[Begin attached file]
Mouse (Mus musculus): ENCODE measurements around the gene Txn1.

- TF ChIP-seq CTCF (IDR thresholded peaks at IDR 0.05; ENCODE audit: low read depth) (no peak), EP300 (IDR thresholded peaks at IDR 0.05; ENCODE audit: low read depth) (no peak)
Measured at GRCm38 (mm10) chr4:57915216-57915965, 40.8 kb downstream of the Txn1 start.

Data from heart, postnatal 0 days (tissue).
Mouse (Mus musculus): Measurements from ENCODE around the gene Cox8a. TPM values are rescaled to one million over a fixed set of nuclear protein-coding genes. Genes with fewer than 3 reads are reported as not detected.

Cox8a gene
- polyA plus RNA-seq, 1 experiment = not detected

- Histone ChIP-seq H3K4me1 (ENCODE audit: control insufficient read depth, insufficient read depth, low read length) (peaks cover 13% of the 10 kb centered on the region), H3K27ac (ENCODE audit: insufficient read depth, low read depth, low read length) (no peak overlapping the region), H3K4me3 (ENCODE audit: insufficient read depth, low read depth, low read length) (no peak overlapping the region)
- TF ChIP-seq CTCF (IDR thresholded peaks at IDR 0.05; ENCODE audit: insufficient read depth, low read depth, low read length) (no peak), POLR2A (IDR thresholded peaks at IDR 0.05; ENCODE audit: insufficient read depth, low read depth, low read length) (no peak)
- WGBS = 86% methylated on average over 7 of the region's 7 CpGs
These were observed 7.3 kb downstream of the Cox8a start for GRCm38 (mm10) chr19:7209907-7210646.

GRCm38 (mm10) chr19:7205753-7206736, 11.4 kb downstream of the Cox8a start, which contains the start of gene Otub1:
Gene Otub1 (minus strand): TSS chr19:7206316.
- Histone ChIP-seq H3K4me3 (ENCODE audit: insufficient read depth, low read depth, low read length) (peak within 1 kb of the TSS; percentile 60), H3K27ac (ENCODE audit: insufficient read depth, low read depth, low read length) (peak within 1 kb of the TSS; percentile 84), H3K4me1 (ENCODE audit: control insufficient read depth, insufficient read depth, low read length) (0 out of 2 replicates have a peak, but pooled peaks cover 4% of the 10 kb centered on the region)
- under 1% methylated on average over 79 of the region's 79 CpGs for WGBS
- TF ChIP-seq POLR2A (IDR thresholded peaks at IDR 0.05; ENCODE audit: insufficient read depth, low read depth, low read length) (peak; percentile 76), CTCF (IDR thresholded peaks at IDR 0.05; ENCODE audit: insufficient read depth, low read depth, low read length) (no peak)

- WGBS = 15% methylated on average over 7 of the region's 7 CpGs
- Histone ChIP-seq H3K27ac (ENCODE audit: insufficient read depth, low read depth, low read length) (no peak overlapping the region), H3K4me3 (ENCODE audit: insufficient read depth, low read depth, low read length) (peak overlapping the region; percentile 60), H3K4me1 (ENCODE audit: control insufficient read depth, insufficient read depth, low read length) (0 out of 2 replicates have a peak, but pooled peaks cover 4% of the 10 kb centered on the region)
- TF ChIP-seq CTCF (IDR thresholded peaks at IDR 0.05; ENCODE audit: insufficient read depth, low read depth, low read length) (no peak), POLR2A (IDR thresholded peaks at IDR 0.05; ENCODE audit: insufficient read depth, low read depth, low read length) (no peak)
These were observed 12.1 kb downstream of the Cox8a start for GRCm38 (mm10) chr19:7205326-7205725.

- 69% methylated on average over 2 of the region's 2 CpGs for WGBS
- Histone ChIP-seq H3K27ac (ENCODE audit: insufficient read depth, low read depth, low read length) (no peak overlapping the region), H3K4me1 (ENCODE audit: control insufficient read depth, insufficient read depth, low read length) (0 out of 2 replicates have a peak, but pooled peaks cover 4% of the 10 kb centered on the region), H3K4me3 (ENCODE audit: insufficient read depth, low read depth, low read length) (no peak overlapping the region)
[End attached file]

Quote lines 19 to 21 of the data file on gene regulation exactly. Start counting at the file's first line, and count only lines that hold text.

- TF ChIP-seq CTCF (IDR thresholded peaks at IDR 0.05; ENCODE audit: insufficient read depth, low read depth, low read length) (no peak), POLR2A (IDR thresholded peaks at IDR 0.05; ENCODE audit: insufficient read depth, low read depth, low read length) (no peak)
These were observed 12.1 kb downstream of the Cox8a start for GRCm38 (mm10) chr19:7205326-7205725.

- 69% methylated on average over 2 of the region's 2 CpGs for WGBS